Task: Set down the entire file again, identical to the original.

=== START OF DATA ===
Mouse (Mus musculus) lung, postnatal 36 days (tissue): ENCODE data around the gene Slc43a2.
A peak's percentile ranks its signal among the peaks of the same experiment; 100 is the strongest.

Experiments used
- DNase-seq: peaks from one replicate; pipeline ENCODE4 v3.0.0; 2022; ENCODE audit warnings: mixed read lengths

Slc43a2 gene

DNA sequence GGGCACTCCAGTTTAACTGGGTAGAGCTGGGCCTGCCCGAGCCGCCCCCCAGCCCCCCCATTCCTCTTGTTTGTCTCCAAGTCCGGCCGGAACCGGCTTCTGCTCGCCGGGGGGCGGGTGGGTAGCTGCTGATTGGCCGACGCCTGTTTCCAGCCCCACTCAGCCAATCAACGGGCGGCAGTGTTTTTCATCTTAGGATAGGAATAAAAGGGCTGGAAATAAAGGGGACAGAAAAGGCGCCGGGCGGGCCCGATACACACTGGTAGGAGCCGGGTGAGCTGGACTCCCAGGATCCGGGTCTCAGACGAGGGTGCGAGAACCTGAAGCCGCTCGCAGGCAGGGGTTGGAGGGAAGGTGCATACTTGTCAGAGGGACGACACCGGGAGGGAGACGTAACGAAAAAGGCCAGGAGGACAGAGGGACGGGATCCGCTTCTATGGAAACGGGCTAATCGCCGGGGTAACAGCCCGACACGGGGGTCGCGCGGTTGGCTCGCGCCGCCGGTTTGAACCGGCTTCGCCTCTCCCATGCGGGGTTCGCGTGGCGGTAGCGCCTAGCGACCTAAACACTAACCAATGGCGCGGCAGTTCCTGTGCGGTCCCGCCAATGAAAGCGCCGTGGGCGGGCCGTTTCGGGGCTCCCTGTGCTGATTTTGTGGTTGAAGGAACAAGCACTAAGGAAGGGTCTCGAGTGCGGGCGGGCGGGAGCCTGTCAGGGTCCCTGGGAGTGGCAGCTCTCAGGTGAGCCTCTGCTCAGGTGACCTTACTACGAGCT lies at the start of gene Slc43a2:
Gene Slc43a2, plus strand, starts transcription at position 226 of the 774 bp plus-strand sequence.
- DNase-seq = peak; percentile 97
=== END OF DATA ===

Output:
Mouse (Mus musculus) lung, postnatal 36 days (tissue): ENCODE data around the gene Slc43a2.
A peak's percentile ranks its signal among the peaks of the same experiment; 100 is the strongest.

Experiments used
- DNase-seq: peaks from one replicate; pipeline ENCODE4 v3.0.0; 2022; ENCODE audit warnings: mixed read lengths

Slc43a2 gene

DNA sequence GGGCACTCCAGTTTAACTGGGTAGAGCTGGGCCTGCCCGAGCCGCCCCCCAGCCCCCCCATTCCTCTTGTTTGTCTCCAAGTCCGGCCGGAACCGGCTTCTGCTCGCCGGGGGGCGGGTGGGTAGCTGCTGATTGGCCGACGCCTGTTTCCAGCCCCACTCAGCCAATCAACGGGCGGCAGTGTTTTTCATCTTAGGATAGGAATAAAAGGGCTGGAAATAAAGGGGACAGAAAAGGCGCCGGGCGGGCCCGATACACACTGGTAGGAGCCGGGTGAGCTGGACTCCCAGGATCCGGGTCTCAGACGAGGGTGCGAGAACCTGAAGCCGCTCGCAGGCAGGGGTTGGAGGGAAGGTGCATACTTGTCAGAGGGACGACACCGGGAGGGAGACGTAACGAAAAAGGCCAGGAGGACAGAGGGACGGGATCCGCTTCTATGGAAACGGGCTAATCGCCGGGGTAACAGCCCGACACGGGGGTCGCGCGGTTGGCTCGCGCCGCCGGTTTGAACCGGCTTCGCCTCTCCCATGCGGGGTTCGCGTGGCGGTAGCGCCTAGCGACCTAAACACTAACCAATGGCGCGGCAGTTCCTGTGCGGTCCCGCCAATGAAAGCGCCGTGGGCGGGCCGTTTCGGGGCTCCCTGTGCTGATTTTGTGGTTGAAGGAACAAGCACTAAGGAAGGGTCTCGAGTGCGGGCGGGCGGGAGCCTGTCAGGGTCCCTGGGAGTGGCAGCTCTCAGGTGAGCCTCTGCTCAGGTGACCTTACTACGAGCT lies at the start of gene Slc43a2:
Gene Slc43a2, plus strand, starts transcription at position 226 of the 774 bp plus-strand sequence.
- DNase-seq = peak; percentile 97